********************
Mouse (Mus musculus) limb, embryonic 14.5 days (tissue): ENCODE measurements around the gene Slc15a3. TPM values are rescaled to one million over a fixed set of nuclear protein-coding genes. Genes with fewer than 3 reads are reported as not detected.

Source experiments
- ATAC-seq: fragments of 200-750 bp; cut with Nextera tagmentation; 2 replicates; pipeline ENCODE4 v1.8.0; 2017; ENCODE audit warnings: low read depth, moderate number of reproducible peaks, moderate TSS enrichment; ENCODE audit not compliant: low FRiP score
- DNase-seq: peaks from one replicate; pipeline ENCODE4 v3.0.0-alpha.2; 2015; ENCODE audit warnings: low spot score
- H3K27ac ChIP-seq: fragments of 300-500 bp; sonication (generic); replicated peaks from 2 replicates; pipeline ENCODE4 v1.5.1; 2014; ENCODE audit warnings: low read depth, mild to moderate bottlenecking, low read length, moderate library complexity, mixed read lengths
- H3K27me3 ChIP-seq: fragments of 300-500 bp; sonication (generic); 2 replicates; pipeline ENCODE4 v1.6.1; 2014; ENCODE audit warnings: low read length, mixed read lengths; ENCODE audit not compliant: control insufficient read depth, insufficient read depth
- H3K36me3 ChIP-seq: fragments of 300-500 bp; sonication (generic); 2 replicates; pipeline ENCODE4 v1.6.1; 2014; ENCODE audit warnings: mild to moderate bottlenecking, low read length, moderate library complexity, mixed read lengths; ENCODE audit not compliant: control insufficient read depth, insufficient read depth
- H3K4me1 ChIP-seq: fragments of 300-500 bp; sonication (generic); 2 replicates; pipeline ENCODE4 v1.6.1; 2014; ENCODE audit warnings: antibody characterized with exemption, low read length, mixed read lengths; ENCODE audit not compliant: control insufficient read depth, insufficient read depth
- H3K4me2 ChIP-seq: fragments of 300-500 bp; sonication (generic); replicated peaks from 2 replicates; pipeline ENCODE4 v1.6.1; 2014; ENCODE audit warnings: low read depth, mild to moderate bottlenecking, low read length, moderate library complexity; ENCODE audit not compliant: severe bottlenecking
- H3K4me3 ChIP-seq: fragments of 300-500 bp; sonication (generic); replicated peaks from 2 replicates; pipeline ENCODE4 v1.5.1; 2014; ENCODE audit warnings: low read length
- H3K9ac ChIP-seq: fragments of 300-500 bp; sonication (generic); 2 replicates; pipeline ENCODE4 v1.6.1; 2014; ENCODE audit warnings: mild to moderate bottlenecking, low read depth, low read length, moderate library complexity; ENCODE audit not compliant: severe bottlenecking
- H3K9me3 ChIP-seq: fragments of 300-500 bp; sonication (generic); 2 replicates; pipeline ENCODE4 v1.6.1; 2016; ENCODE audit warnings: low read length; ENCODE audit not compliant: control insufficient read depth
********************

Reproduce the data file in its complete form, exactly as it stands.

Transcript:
Mouse (Mus musculus) limb, embryonic 14.5 days (tissue): ENCODE measurements around the gene Slc15a3. TPM values are rescaled to one million over a fixed set of nuclear protein-coding genes. Genes with fewer than 3 reads are reported as not detected.

Source experiments
- ATAC-seq: fragments of 200-750 bp; cut with Nextera tagmentation; 2 replicates; pipeline ENCODE4 v1.8.0; 2017; ENCODE audit warnings: low read depth, moderate number of reproducible peaks, moderate TSS enrichment; ENCODE audit not compliant: low FRiP score
- DNase-seq: peaks from one replicate; pipeline ENCODE4 v3.0.0-alpha.2; 2015; ENCODE audit warnings: low spot score
- H3K27ac ChIP-seq: fragments of 300-500 bp; sonication (generic); replicated peaks from 2 replicates; pipeline ENCODE4 v1.5.1; 2014; ENCODE audit warnings: low read depth, mild to moderate bottlenecking, low read length, moderate library complexity, mixed read lengths
- H3K27me3 ChIP-seq: fragments of 300-500 bp; sonication (generic); 2 replicates; pipeline ENCODE4 v1.6.1; 2014; ENCODE audit warnings: low read length, mixed read lengths; ENCODE audit not compliant: control insufficient read depth, insufficient read depth
- H3K36me3 ChIP-seq: fragments of 300-500 bp; sonication (generic); 2 replicates; pipeline ENCODE4 v1.6.1; 2014; ENCODE audit warnings: mild to moderate bottlenecking, low read length, moderate library complexity, mixed read lengths; ENCODE audit not compliant: control insufficient read depth, insufficient read depth
- H3K4me1 ChIP-seq: fragments of 300-500 bp; sonication (generic); 2 replicates; pipeline ENCODE4 v1.6.1; 2014; ENCODE audit warnings: antibody characterized with exemption, low read length, mixed read lengths; ENCODE audit not compliant: control insufficient read depth, insufficient read depth
- H3K4me2 ChIP-seq: fragments of 300-500 bp; sonication (generic); replicated peaks from 2 replicates; pipeline ENCODE4 v1.6.1; 2014; ENCODE audit warnings: low read depth, mild to moderate bottlenecking, low read length, moderate library complexity; ENCODE audit not compliant: severe bottlenecking
- H3K4me3 ChIP-seq: fragments of 300-500 bp; sonication (generic); replicated peaks from 2 replicates; pipeline ENCODE4 v1.5.1; 2014; ENCODE audit warnings: low read length
- H3K9ac ChIP-seq: fragments of 300-500 bp; sonication (generic); 2 replicates; pipeline ENCODE4 v1.6.1; 2014; ENCODE audit warnings: mild to moderate bottlenecking, low read depth, low read length, moderate library complexity; ENCODE audit not compliant: severe bottlenecking
- H3K9me3 ChIP-seq: fragments of 300-500 bp; sonication (generic); 2 replicates; pipeline ENCODE4 v1.6.1; 2016; ENCODE audit warnings: low read length; ENCODE audit not compliant: control insufficient read depth